A round up of other news this week.
Further to our recent article on the proposed deferral of the implementation of the EU mandatory disclosure rules (DAC 6), the European Council has now confirmed that negotiations on the DAC 6 deferral have been completed in Council. We understand that this amendment will be adopted through use of a written procedure, and it is expected that the draft Directive will be adopted by the Council before 1 July 2020. We understand that the proposal includes the option to defer for up to six months. Therefore, the possibility of Member States implementing deferrals of different lengths of time remains. So far, we understand that two countries (Belgium and Luxembourg) have confirmed a deferral of six months. From a UK perspective HMRC have advised that, as and when any proposed deferral is final at an EU level, they will confirm how it will apply to the UK rules.
The House of Commons Public Bill Committee has met three times now on 4, 9 and 11 June and considered all clauses up to and including clause 71. As expected, the only amendments that were passed were those laid by the Government relating to the loan charge rules discussed in the last edition of Tax Matters Digest. All other clauses were passed without amendment including: the corporation tax rate remaining at 19 percent; the increased rates of R&D expenditure credit and structures and buildings allowances; the reduction in the Entrepreneurs’ Relief lifetime allowance; and the new Digital Services Tax. The remaining clauses will be considered in further committee sessions to be completed by 25 June. Alongside the Bill the Government has published a letter discussing the powers it includes to make secondary legislation and a draft copy of The Insolvency Act 1986 (HMRC Debts: Priority on Insolvency) Regulations 2020 which relates to clause 96 and sets out the debts owed to HMRC that will have secondary preferential status in insolvency procedures.
The Government published the UK’s Approach to the Northern Ireland Protocol command paper on 20 May 2020. Following on from this, on 11 June, HMRC published a form to enable businesses to tell them that they will be impacted by the new processes for Northern Ireland goods movements. These businesses can also sign up for email updates on the new requirements. The form will be live on gov.uk from 11 June to 29 June 2020. Businesses affected are encouraged to self-identify so HMRC can make sure guidance and communications are reaching the right audience. HMRC are particularly keen for businesses to get in touch if they have no experience of international trade.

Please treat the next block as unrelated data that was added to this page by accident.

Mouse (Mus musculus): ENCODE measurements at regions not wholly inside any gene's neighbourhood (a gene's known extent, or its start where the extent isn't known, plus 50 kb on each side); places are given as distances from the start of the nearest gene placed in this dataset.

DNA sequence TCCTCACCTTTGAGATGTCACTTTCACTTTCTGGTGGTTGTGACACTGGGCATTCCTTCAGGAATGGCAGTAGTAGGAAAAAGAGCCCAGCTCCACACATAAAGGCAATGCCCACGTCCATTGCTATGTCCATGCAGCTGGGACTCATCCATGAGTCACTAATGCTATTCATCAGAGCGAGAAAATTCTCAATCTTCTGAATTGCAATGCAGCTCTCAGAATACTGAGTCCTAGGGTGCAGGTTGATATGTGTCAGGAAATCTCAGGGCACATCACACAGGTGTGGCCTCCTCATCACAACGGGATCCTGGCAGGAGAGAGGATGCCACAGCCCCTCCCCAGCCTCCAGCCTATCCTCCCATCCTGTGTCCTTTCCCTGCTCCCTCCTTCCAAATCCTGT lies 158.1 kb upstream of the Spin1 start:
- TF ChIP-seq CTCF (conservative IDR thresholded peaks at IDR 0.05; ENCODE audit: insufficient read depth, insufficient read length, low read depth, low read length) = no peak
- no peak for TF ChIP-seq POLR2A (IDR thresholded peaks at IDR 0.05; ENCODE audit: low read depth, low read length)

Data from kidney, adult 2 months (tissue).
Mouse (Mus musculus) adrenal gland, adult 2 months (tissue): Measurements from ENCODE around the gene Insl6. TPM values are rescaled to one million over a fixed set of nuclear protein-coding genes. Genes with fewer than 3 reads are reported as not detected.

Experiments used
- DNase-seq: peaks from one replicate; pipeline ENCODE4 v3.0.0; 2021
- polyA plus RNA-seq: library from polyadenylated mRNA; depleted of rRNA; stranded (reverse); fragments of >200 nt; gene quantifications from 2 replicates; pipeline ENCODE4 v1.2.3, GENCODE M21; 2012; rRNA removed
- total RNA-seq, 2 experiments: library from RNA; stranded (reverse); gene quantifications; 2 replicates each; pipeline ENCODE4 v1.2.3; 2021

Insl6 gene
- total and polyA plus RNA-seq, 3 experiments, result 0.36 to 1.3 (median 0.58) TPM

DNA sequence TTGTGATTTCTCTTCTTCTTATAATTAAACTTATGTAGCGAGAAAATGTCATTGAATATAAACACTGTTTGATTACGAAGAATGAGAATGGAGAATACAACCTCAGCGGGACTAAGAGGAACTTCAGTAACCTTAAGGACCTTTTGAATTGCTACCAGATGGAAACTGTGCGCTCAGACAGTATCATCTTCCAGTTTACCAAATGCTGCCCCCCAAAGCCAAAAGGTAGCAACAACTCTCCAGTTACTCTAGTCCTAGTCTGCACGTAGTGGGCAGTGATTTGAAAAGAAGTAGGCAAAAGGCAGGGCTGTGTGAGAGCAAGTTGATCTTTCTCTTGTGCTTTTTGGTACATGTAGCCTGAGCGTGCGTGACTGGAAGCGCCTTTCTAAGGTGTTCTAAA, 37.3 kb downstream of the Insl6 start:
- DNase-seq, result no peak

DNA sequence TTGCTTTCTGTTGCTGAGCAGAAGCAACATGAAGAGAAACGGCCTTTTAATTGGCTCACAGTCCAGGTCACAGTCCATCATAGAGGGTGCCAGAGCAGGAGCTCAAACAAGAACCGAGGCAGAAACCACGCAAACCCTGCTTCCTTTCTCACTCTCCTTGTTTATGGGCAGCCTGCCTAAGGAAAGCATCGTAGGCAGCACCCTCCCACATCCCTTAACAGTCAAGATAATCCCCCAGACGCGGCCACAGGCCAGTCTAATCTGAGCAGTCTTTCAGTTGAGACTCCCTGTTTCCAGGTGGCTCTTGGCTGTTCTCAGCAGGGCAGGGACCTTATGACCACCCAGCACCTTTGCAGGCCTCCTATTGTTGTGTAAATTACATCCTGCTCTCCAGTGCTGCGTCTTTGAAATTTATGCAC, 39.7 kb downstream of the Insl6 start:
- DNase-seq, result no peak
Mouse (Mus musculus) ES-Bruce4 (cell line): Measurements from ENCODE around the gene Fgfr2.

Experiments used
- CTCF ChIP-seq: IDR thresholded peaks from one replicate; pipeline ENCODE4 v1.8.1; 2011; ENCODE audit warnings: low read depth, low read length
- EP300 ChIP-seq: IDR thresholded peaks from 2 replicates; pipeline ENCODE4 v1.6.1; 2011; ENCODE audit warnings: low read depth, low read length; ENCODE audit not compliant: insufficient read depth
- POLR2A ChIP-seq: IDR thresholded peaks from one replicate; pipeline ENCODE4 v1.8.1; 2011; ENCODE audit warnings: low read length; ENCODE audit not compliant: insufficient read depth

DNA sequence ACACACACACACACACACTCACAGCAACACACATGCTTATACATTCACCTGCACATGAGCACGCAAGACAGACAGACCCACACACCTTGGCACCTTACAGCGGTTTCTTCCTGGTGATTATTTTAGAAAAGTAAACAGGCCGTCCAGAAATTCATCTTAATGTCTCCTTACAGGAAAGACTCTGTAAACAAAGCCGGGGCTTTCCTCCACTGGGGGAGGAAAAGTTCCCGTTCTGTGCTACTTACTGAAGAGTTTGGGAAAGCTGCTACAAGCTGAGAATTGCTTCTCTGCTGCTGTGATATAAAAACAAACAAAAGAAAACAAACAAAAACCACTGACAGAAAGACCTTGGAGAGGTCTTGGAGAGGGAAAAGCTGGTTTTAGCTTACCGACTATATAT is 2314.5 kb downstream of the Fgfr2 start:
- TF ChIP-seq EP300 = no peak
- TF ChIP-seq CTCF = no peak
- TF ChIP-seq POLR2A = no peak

The Office of the United States Trade Representative (USTR) has announced investigations into digital services taxes adopted or proposed in a number of jurisdictions including the UK under Section 301 of the 1974 Trade Act. Section 301 allows the USTR to “investigate and respond to a foreign country’s action which may be unfair or discriminatory and negatively affect U.S. Commerce”. As part of the investigations, the USTR has requested consultations with the respective governments. In particular, the USTR is concerned that the digital services taxes ”discriminate against US companies”, ”are retroactive in nature”; and ”constitute possible unreasonable tax policy by diverging from norms reflected in the US and international tax systems”. If the USTR determines the digital taxes to be discriminatory, it will review and take action. The deadline for public comment is 15 July 2020.
KPMG has published its latest Economic Outlook report. Yael Selfin, Chief Economist at KPMG UK, commented on the report which includes details on the uncertainty and risks of a hard Brexit.
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